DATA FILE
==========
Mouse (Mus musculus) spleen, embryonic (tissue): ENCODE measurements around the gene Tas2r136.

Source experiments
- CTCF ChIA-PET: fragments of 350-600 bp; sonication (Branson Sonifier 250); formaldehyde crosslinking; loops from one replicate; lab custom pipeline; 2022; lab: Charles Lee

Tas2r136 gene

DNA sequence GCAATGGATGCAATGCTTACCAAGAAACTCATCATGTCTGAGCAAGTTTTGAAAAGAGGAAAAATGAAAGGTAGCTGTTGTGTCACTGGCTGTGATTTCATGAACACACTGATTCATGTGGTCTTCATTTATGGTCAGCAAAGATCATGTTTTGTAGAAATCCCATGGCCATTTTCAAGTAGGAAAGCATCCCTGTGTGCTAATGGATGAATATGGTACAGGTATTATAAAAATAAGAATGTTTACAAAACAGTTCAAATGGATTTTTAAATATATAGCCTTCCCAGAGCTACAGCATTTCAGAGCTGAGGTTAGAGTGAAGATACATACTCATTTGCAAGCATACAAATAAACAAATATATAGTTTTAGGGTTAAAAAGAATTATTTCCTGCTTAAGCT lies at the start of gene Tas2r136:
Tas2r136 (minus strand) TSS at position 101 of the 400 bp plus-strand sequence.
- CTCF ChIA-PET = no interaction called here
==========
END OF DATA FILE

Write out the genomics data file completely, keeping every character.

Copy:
Mouse (Mus musculus) spleen, embryonic (tissue): ENCODE measurements around the gene Tas2r136.

Source experiments
- CTCF ChIA-PET: fragments of 350-600 bp; sonication (Branson Sonifier 250); formaldehyde crosslinking; loops from one replicate; lab custom pipeline; 2022; lab: Charles Lee

Tas2r136 gene

DNA sequence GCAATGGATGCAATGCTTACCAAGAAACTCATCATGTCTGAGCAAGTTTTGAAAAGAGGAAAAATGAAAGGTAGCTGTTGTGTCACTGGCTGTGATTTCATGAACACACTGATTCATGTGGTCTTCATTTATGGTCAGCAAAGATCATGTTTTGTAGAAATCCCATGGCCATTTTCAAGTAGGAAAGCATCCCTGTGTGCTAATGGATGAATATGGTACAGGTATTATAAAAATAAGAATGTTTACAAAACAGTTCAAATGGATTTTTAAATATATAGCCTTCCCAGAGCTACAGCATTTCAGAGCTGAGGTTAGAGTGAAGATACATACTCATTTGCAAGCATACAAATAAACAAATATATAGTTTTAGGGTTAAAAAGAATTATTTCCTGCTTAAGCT lies at the start of gene Tas2r136:
Tas2r136 (minus strand) TSS at position 101 of the 400 bp plus-strand sequence.
- CTCF ChIA-PET = no interaction called here